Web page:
Intense attacks by Bashar al-Assad's regime, Russia and Iran backed-groups have forced thousands of civilians to flee from Syria's Idlib province which has been designated de-escalation zone.

Since the offensive began last week, the regime and its allies have launched a military campaign mainly in the cities of Maarat Al-Numan and Saraqib as well as the surrounding rural areas.

The offensive has targeted hospitals, schools, mosques and houses to force civilians out of the cities and keep them away from their homes, according to Syria's Response Coordination Group.

Despite a de-escalation zone in the region, the regime and its allies have captured 26 villages.

On Monday, the Assad regime and its allied forces took control of 12 villages in the Idlib de-escalation zone.

The seized villages are Al-Modairesa, Abu Sharji, Al-Qarati, Karsatna, Al-Halba, Al-Tah, Al-Meisruneh, Mazraat Al-Khalifa, Tahtaya, Abu Makki, Al-Saqia and Al-Sarman.

On Sunday, the Assad regime and its allies captured the villages of Rajm Al-Qot, Al-Heraki, Al-Mentar, Sahal, Al-Sarj and Al-Sayyadi, all of which administratively belong to Maarat Al-Numan.

On Saturday, the captured villages were Tal Al-Sheikh, Farja, Breisah, Rabia, Oraiba, Shaara and Abu Habba, while on Friday, Umm Jalal and Umm Tinah were seized.

The current movements of Assad regime forces are close to Turkey's observation points, including one located some 15 kilometers (9.3 miles) east of Maarat Al-Numan in the southeastern countryside of Idlib province.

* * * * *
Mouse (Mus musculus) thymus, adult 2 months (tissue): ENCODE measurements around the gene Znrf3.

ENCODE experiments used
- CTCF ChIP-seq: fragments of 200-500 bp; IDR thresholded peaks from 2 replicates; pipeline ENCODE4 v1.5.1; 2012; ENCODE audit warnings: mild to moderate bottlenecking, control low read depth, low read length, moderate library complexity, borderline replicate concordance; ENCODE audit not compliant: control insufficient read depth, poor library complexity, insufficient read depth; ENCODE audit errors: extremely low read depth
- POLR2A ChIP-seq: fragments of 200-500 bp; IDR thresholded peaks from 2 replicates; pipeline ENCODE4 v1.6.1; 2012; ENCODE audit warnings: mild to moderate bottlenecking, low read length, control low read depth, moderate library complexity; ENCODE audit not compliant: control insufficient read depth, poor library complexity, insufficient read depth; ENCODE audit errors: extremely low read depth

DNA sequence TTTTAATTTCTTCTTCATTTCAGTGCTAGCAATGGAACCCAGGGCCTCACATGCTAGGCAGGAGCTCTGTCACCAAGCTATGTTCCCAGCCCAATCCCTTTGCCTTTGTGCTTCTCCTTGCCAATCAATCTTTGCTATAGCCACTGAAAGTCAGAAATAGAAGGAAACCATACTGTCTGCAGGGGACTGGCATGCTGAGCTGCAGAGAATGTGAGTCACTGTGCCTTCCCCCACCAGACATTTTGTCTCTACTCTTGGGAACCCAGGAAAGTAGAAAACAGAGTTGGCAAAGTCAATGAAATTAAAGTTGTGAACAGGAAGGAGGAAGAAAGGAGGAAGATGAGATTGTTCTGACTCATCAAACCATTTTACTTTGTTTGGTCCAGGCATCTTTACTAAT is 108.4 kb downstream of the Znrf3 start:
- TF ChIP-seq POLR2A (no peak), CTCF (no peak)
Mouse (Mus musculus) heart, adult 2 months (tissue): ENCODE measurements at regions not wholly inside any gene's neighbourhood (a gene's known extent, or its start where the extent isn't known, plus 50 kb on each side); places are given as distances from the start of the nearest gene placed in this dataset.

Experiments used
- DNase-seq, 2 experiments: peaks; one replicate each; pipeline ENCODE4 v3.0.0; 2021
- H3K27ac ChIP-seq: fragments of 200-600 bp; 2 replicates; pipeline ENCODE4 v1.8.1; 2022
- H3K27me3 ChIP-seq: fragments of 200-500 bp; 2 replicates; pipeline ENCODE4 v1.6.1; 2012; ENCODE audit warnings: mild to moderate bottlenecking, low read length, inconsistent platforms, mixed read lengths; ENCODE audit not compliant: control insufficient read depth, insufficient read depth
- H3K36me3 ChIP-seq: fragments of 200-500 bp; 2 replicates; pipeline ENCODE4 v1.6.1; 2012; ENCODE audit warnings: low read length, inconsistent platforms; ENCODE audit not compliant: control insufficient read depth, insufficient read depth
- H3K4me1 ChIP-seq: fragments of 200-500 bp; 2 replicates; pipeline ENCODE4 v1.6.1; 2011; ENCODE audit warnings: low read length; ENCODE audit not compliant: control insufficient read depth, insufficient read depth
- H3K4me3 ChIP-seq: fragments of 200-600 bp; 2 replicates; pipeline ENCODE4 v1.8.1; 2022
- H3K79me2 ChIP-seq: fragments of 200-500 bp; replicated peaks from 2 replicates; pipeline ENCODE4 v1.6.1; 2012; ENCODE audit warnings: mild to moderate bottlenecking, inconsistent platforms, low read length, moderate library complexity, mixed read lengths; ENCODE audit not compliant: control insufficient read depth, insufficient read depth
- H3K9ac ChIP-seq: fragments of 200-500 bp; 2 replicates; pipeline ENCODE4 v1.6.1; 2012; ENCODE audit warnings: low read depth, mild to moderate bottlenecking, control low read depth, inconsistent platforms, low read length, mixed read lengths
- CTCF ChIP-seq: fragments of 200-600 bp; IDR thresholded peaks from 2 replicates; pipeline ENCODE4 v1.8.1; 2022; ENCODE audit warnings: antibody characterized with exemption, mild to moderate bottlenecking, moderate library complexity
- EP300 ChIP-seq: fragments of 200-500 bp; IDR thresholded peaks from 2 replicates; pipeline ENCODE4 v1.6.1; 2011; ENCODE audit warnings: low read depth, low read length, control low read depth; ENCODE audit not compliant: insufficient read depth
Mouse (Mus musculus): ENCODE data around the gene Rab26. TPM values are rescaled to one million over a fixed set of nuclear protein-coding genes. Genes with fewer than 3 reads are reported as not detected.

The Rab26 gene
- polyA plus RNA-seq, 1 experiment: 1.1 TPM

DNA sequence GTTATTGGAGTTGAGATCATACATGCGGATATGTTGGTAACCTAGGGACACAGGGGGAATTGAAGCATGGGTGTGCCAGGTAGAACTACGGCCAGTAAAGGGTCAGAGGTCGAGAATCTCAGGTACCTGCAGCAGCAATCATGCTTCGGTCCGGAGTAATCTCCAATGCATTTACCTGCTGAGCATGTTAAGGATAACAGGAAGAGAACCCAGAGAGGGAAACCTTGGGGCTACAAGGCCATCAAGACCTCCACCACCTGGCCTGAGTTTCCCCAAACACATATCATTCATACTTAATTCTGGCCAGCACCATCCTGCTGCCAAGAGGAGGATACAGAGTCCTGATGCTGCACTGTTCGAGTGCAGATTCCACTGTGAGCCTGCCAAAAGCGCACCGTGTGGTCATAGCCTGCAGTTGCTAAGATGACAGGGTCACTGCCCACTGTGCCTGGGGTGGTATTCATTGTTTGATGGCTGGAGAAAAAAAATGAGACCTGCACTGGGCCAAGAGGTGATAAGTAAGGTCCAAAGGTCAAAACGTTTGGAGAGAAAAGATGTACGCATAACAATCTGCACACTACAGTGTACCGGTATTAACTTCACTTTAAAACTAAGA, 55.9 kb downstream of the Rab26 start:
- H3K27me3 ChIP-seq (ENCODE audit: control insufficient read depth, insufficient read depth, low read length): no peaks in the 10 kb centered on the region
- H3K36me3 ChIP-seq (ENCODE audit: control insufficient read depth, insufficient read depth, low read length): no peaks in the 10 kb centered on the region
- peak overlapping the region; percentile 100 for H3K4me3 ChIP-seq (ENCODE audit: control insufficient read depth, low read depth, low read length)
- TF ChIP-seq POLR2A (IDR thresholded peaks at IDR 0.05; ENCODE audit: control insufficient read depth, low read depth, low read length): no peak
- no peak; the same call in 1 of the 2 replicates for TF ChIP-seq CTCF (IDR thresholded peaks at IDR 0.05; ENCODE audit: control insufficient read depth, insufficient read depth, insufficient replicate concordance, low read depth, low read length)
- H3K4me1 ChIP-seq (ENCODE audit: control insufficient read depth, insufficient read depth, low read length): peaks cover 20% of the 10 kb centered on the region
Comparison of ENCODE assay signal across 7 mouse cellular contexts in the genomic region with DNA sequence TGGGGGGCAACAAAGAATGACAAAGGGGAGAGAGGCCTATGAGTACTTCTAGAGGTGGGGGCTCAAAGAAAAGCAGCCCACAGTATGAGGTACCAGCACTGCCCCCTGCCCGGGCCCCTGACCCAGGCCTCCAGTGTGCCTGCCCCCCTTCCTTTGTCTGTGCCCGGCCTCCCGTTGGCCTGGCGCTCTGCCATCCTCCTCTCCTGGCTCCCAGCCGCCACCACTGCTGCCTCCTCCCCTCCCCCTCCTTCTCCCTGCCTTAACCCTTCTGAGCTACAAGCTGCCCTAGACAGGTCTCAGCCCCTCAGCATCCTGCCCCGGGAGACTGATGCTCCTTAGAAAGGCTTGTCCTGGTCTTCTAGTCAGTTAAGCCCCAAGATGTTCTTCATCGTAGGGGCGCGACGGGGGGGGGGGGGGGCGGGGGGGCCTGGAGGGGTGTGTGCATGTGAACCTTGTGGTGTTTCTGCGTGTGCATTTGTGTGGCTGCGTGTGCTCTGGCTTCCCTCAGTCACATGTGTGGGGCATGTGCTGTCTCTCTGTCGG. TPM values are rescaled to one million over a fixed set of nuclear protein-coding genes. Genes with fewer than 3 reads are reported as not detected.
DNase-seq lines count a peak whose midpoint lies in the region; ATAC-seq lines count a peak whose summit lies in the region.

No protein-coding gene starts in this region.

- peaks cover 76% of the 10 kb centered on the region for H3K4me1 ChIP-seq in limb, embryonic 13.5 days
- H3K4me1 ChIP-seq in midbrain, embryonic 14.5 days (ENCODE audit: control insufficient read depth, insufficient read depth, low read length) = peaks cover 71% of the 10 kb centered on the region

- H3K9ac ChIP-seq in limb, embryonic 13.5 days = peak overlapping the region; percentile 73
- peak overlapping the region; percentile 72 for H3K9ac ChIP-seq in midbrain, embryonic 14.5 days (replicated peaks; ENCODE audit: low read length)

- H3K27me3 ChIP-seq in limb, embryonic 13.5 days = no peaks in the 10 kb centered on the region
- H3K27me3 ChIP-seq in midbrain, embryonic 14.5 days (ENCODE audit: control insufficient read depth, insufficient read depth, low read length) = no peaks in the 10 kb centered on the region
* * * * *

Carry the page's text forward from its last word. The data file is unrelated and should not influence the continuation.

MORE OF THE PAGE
According to the Syrian armed opposition, the observation points located in Al-Surman village near Maarat Al-Numan could be subject to encirclement if the regime expands its offensive.

Imminent catastrophe

On Sunday, Turkish President Recep Tayyip Erdogan said that more than 80,000 people have fled the violence in Idlib and marched toward the Turkish border.

"If violence against the people of Idlib does not end, this number will rise further," Erdogan said, indicating the severity of the imminent humanitarian catastrophe.

According to the National Coalition for Syrian Revolutionary and Opposition Forces, Idlib province is home to around three million civilians, 75% of whom are women and children.

In a press conference Monday, the coalition's vice president, Oqab Yahya, said the fierce attacks come as part of a major project aiming "to displace more than a million Syrian civilians."

The offensive deliberately destroys infrastructure and facilities to increase hardships and diminish the basic living needs of locals to discourage them from remaining in the region.

In September 2018, Turkey and Russia agreed to turn Idlib into a de-escalation zone in which acts of aggression are expressly prohibited.

Since then, more than 1,300 civilians have been killed in attacks by the regime and Russian forces in the zone as the cease-fire continues to be violated.

If aggression by the regime and its allies continues, Turkey and Europe will face the risk of another refugee influx.

Over a million Syrians have moved near the Turkish border following the intense attacks.

Since the eruption of Syria’s bloody civil war in 2011, Turkey has taken in over 3.6 million Syrians, making it the world’s top refugee-hosting country.

Ankara has so far spent $40 billion for the refugees, according to official figures.